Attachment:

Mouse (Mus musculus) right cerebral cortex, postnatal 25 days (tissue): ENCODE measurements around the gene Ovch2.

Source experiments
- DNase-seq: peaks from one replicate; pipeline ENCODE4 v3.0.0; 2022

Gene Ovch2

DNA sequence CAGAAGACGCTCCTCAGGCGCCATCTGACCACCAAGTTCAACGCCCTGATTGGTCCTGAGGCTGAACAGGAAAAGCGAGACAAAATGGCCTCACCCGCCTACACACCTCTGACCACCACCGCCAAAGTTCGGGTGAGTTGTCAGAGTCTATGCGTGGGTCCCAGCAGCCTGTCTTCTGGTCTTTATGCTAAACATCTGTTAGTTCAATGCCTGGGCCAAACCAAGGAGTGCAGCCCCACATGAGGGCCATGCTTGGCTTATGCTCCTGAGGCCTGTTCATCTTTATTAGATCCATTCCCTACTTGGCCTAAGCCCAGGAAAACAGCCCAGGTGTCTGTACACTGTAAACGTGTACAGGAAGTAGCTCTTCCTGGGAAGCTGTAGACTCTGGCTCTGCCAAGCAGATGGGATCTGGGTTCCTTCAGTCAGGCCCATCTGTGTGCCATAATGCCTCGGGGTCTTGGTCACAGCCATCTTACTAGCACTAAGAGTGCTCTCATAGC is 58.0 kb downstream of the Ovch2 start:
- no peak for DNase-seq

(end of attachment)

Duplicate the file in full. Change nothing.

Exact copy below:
Mouse (Mus musculus) right cerebral cortex, postnatal 25 days (tissue): ENCODE measurements around the gene Ovch2.

Source experiments
- DNase-seq: peaks from one replicate; pipeline ENCODE4 v3.0.0; 2022

Gene Ovch2

DNA sequence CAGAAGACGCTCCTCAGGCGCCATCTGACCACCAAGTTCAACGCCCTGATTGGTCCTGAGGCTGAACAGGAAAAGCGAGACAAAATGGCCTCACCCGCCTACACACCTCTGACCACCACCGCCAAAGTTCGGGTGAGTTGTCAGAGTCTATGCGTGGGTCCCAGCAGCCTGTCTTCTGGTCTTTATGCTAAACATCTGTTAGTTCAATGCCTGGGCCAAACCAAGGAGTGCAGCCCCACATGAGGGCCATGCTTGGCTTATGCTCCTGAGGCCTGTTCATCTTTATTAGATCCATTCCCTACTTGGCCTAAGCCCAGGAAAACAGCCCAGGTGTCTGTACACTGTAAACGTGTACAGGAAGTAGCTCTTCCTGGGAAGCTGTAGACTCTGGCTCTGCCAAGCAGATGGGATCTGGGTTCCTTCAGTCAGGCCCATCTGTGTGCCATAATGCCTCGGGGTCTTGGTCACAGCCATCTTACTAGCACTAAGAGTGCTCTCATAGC is 58.0 kb downstream of the Ovch2 start:
- no peak for DNase-seq